Jul 04 2019

Six In The Morning Thursday 4 July 2019


Are parts of India becoming too hot for humans?

Updated 0326 GMT (1126 HKT) July 4, 2019

Intense heat waves have killed more than 100 people in India this summer and are predicted to worsen in coming years, creating a possible humanitarian crisis as large parts of the country potentially become too hot to be inhabitable.

Heat waves in India usually take place between March and July and abate once the monsoon rains arrive. But in recent years these hot spells have become more intense, more frequent and longer.
India is among the countries expected to be worst affected by the impacts of climate crisis, according to the Intergovernmental Panel on Climate Change (IPCC).

Trump downplays, defends cost of his Fourth of July event

One day before the celebration, the president claimed that the cost would be “very little compared to what it is worth,” as the total amount remained unclear.

By Lauren Egan

President Donald Trump downplayed the cost of his Fourth of July celebration Wednesday morning, amid criticism that the event was racking up an unusually high price tag and turning the traditionally nonpolitical Independence Day tradition into a partisan event.

“The cost of our great Salute to America tomorrow will be very little compared to what it is worth,” Trump wrote on Twitter. “We own the planes, we have the pilots, the airport is right next door (Andrews), all we need is the fuel. We own the tanks and all. Fireworks are donated by two of the greats. Nice!”

However, The Washington Post reported that the National Park Service is diverting roughly $2.5 million in entrance and recreation fees from parks across the country in order to pay for Trump’s celebration on the National Mall on Thursday.

Hong Kong protests: police make first arrests after storming of parliament

At least 11 men and one woman detained on suspicion of attempting disrupt celebrations marking the 22nd anniversary of the handover
At least 12 people have been arrested in the first wave of detentions linked to anti-government protests in Hong Kong that led to the storming and vandalising of the city’s parliament.

At least 11 men and one woman were arrested on suspicion of trying to disrupt celebrations marking the 22nd anniversary of the former British colony’s return to Chinese rule on Monday.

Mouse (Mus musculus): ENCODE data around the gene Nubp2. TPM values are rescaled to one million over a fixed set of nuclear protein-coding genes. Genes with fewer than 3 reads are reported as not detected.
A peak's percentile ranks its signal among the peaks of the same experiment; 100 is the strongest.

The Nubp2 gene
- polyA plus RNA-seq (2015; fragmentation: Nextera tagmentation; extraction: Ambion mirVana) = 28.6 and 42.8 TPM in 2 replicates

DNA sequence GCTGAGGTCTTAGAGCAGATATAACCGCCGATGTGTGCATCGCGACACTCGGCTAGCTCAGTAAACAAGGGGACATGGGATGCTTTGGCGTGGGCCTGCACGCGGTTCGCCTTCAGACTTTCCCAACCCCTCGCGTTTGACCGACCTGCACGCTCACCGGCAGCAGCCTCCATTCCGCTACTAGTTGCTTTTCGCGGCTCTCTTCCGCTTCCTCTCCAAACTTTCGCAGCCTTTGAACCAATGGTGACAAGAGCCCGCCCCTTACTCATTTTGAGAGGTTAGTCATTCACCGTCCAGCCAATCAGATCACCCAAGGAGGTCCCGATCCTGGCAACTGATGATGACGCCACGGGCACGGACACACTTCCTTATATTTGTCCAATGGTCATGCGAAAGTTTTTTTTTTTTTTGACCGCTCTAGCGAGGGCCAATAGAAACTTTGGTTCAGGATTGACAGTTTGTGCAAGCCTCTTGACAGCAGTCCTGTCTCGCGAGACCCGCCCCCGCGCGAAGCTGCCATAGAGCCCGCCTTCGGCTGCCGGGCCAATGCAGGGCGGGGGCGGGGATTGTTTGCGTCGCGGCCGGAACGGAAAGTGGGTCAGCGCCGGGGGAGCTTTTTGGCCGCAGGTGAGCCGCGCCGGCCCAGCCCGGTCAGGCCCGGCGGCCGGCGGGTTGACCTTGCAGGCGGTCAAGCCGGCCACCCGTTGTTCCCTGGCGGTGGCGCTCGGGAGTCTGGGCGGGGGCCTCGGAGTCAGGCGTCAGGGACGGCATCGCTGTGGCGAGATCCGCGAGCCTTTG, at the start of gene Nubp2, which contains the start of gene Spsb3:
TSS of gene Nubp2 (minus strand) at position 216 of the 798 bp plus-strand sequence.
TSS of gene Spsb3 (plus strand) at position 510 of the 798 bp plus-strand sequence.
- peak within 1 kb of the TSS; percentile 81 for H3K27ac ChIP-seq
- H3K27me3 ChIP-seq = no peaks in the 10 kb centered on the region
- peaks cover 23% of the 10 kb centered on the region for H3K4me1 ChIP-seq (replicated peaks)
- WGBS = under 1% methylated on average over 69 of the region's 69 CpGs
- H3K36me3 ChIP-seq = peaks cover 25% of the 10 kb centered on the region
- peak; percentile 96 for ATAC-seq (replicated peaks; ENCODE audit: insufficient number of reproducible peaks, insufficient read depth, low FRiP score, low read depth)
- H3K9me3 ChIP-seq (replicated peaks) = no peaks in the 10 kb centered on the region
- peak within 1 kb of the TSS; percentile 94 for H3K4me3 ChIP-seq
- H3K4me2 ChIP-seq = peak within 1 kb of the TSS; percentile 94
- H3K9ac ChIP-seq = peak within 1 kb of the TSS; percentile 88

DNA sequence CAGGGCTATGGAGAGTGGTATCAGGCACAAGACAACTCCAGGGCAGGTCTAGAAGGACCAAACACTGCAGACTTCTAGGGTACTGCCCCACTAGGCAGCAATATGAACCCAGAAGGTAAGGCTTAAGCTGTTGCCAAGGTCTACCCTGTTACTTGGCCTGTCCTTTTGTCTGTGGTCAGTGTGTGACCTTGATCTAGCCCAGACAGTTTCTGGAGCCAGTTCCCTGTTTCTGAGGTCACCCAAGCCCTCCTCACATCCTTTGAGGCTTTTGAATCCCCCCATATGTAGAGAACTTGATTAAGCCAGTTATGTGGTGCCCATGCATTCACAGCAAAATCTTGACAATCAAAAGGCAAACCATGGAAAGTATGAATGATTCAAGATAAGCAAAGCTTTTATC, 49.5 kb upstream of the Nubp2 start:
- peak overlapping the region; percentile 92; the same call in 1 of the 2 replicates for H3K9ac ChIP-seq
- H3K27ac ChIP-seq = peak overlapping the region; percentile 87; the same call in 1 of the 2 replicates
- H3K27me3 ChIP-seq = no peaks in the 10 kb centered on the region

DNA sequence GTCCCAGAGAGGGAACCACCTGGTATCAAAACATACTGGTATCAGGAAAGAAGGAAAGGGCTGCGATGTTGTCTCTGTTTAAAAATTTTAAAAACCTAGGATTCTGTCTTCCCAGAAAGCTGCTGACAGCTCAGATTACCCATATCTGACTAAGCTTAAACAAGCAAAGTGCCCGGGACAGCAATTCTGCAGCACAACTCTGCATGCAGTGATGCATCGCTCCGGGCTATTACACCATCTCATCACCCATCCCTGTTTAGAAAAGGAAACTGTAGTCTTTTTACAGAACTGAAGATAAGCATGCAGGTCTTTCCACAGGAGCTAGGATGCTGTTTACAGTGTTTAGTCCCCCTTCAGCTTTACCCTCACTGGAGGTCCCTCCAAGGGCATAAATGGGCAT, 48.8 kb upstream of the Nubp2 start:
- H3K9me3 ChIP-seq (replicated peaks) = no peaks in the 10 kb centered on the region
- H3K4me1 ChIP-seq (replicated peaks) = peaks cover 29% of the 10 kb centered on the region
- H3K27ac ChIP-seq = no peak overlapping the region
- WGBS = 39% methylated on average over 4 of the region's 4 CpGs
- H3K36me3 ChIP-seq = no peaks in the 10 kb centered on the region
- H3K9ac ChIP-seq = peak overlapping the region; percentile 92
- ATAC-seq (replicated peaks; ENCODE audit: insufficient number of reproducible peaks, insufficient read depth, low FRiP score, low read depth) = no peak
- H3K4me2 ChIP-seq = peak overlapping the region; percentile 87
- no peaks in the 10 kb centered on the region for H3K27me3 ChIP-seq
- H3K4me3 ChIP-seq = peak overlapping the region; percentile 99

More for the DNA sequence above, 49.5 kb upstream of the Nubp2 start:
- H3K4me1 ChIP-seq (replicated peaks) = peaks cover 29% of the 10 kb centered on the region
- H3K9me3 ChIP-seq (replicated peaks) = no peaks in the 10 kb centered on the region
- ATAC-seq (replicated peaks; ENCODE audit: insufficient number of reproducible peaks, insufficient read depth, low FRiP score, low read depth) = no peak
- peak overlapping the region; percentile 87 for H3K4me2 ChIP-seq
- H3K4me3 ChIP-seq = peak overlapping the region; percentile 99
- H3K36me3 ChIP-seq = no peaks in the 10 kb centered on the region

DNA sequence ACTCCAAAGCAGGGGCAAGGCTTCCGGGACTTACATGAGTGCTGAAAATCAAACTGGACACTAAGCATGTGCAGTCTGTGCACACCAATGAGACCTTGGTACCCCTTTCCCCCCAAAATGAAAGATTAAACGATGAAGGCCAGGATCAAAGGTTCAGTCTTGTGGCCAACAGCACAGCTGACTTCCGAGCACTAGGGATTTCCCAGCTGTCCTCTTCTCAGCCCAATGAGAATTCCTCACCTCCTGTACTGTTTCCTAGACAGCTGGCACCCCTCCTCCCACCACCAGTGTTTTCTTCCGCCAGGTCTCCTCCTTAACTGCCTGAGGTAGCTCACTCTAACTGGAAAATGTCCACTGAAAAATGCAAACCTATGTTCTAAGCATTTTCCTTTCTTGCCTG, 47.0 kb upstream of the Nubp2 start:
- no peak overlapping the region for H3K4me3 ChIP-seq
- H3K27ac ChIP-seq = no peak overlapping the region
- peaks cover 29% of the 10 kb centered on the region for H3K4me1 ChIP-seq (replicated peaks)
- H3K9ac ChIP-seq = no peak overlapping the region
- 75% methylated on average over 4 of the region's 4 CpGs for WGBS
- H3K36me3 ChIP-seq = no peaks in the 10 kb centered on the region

On Thursday police said they have been been charged with offences that range from “possession of offensive weapons, unlawful assembly, assaulting a police officer, obstructing a police officer, offence against air navigation ( HK) order 1995 and failing to carry identity document”. The oldest was 31 and the youngest was just 14.

Divided UN Security Council fails to condemn deadly attack on Libya migrant centre

The divided UN Security Council on Wednesday failed to condemn an attack on a detention centre for migrants in Libya after the United States did not endorse a proposed statement, diplomats said.

During a two-hour closed-door meeting, Britain circulated a statement that would have condemned the deadly air strike blamed on commander Khalifa Haftar‘s forces, called for a ceasefire and a return to political talks.

But US diplomats told the meeting that they required a green light from Washington to approve the text and the talks ended without US approval, sources told AFP.

Australian student released from detention in North Korea

Australia’s prime minister said Alek Sigley was “safe and well” after being released from North Korea. It was the first time an official confirmed the 29-year-old had been detained since he went missing last week.

Alek Sigley, an Australian student who went missing in North Korea last week has been freed from detention, Australian Prime Minister Scott Morrison said on Thursday.

“Alek is safe and well … we were advised that the DPRK have released him from detention and he has safely left the country and I can confirm that he has arrived safely,” Morrison told Parliament, referring to North Korea by its official name.

It was the first time that an official confirmed that the 29-year-old had been detained, although Morrison did not provide an explanation about why he had been taken into custody.

Heavy rain in south Japan causes flood, mudslides; 4 injured

Heavy rain has triggered flooding and mudslides in southern Japan, injuring four people and damaging dozens of homes.

More than 1 million residents have been advised to evacuate to shelters in the region.

Deputy Chief Cabinet Secretary Yasutoshi Nishimura told reporters Thursday that four people were injured in the hardest-hit southern prefecture of Kagoshima, but none seriously.

Nishimura says a fifth person is missing in the prefecture, possibly buried underneath a mudslide that already left one dead.




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